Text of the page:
Cruise with a Purpose: Report from Labadee, Haiti

When Karyn Altman, our VP of Business Development, booked a cruise on Celebrity Solstice for a well-deserved vacation, she had no idea she would be part of a humanitarian voyage to an  earthquake-ravaged country. Here is Karyn’s first-hand report from Labadee, along with her compelling photos of relief supplies bound for Haiti.

Report from Haiti by Karyn Altman, Seasite VP of Business Development:

Water for Haiti Relief

This is one of three photos of water and other humanitarian supplies being delivered on Celebrity Solstice to help with relief efforts in Haiti.

It is so surreal to watch the devastation on CNN from the comfort of my stateroom and then to arrive at this beautiful beach playground on the other side of the very same country. Before we docked at Labadee, I was happy to receive the special notice from Celebrity Cruise Line that 100% of all net revenue from the port would be donated to the relief efforts. Also, the cruise line made it very easy for passengers to donate directly to the Food for the Poor’s Haiti Relief Fund via a charge to their onboard accounts.  That helped tremendously, in spite of the bittersweet experience.

I wandered through the crafts market knowing just how much our dollars mean now to those who are working and living here on Labadee. As I compared two hand crafted bowls, a young man asked if he could help. I looked into his eyes for a minute and asked where he was from (knowing of course that chances were it was Port a Prince) which it was. I took a breath and asked quietly ” and your family?”
“All are dead ” he responded. It was difficult to hold back the tears.

One lady asked the shopkeeper if she could pay with a credit card.
“No, I’m sorry” said the lady behind the counter surrounded by hand woven bags and painted souvenir shirts that say I was in Haiti.  “We cannot take your credit card because we have no banks.”

Overall, it was very gratifying to see how many passengers were returning to the ship with their arms filled with purchases and shopping bags from the local vendors and artisans. I was also happy that most people appeared to be tipping generously when the local staff graciously helped with beach chairs and offered assistance with directions. Although the total amount of our contributions and purchases are a small drop in the bucket needed to help this devastated country, every drop counts and we could see that our being there did in fact, make a difference.

Yesterday I returned home and unfolded the beautiful painting I had purchased on Labadee, and held it up on the wall of my bedroom. I knew that the memory of that bittersweet day and the warm, grateful smile on the face of the artist when I agreed to the purchase, would remain with me forever.

6 Responses to “Cruise with a Purpose: Report from Labadee, Haiti”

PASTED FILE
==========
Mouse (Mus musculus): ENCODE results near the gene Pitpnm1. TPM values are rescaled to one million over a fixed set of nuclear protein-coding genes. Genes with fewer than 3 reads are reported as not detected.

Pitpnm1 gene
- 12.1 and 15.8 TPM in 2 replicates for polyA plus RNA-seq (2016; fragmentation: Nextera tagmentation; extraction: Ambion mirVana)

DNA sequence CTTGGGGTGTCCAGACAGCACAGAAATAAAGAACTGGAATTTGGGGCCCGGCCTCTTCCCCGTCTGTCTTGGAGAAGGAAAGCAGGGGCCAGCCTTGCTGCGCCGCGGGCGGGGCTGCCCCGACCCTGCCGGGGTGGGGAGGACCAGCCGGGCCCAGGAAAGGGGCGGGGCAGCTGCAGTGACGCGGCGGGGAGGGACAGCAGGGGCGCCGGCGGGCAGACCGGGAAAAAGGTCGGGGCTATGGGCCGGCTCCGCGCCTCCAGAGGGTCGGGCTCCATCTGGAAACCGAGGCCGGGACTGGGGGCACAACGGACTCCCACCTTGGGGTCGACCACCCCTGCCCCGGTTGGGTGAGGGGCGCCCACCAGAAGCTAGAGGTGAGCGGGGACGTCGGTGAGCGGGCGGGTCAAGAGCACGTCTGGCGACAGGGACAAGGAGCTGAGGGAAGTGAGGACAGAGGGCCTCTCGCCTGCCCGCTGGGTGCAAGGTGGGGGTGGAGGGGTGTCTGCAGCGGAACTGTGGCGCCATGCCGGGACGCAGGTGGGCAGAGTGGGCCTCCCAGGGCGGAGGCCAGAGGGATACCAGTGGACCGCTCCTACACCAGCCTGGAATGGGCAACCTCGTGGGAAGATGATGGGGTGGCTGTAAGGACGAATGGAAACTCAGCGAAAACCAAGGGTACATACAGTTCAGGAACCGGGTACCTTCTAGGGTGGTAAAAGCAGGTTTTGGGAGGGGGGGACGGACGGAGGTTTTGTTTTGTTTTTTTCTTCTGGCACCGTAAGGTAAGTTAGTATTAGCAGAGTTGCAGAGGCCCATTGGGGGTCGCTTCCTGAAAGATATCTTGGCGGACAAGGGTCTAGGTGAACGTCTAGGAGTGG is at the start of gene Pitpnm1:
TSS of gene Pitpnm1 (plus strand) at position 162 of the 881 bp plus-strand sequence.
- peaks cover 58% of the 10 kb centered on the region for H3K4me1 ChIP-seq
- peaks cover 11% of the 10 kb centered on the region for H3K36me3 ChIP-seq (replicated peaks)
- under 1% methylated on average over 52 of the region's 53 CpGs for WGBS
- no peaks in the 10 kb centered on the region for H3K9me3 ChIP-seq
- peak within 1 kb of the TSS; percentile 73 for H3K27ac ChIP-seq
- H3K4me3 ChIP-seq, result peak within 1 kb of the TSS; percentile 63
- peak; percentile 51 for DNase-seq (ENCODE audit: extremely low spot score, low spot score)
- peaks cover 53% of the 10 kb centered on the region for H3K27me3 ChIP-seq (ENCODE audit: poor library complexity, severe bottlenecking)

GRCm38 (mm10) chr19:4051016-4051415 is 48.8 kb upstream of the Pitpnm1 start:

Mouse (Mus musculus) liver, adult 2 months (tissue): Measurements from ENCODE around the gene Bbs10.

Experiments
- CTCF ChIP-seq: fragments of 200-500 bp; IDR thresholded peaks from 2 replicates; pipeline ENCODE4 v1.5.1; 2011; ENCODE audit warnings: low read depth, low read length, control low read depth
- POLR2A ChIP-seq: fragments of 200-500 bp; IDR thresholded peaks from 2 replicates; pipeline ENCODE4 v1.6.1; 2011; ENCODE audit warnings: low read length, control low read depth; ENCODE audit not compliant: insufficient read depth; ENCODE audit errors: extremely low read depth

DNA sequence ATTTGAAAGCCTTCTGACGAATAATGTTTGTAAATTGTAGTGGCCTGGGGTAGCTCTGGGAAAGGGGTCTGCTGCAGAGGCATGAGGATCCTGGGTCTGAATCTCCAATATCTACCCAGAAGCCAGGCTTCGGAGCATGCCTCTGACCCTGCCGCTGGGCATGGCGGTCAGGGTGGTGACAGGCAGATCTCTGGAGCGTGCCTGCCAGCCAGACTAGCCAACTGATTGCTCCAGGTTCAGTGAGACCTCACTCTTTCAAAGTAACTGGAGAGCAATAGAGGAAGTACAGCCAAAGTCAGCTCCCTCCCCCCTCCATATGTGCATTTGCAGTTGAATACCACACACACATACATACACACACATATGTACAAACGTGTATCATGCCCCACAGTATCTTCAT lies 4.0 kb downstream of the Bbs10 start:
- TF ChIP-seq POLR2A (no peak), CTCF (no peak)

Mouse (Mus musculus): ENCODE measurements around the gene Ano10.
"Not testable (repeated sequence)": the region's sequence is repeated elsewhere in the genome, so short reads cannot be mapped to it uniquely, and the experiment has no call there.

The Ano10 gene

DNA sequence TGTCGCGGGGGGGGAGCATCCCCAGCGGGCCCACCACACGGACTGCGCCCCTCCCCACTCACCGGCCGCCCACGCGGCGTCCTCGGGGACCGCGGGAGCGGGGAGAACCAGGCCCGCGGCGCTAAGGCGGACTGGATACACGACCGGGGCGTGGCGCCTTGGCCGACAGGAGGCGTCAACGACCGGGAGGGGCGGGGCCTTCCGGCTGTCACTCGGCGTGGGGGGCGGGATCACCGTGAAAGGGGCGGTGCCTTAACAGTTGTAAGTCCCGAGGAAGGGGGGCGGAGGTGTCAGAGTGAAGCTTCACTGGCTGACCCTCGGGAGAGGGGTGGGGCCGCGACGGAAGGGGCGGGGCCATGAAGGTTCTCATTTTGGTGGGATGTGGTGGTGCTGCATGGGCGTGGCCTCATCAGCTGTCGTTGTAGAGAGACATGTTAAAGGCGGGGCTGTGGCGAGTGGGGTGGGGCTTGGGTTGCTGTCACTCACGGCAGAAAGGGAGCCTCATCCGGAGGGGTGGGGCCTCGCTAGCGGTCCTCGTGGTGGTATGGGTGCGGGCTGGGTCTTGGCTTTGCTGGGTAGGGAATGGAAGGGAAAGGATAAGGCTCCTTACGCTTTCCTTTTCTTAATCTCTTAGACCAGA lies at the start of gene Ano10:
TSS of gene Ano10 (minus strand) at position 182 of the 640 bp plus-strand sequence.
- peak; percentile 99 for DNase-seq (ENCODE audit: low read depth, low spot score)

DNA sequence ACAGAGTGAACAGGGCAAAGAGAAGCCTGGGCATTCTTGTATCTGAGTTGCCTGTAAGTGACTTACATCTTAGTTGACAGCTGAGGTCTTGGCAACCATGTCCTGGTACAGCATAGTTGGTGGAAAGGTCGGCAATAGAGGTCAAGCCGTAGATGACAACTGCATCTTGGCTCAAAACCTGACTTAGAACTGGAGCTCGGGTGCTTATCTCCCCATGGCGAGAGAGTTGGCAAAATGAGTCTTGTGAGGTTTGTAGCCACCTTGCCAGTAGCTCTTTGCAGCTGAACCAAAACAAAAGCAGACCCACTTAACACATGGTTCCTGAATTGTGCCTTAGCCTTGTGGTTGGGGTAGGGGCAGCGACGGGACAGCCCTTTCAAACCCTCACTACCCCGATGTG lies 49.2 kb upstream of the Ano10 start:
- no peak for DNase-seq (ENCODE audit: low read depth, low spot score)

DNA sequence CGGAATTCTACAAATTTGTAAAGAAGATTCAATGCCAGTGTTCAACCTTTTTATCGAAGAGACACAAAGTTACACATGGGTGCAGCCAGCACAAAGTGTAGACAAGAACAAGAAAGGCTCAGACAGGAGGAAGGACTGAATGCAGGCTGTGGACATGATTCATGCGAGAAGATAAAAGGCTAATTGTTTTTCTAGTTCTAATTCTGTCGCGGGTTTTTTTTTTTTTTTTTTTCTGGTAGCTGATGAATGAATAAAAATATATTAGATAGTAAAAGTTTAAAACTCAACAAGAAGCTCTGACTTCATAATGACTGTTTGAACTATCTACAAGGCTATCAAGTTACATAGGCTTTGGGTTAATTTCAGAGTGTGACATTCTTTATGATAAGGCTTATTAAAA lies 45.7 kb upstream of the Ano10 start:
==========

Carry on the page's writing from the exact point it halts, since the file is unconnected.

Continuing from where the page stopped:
1. Karyn…thank you for sharing your experience. While I can only vaguely imagine what the Haitian people are experiencing or the challenges that they will continue to face, it is good to know that help & supplies continue to arrive and that a genuine kindness of others still exists . What a remarkable journey – I bet the painting is beautiful and will prove to be a gentle reminder of your “vacation” for years to come. Big Hugs!

  2. Wonderful article Karyn . I’m sure this is an experience that will remain with you forever . I’m glad to have been a small part of it.

  3. I was on the Solstice as well for the January 22nd stop in Labadee. I watched the U.N. Trucks leave with supplies. I spent a few hours on Labadee in a low key manner. I have read the media’s version of my trip in which they labeled me as being “well-off” and “gluttonous”. Accoding to them we should have stayed away from Haiti and not delivered all the aid they so desperately needed, not to mention the personal donations and the proceeds from the shore excursions. Apparently they think that being 100 miles from a disaster or 12,500 miles makes some sort of difference.

    I disagree. The Haitian government wanted us there to keep the tourist dollars flowing, the media would prefer that they stopped along with any visits.

  4. Thank you for sharing your first hand view point of this very important port of call and for shedding a positive light on what it means for the ships to continue to stop here and support Haiti!

  5. Thanks for the article. It doesn’t matter how “far away” you are from a disaster. I’m glad to see the cruise lines going there. I’m sure every bit helps. I know many people that are there now helping out. Not everyone can go and help, so by donating money you are still helping. I personally can’t go right now, but would love to be on a plane right going to Haiti to help.

  6. Karen, Nice article! You must have felt good being there to help out. Thanks for sharing the experience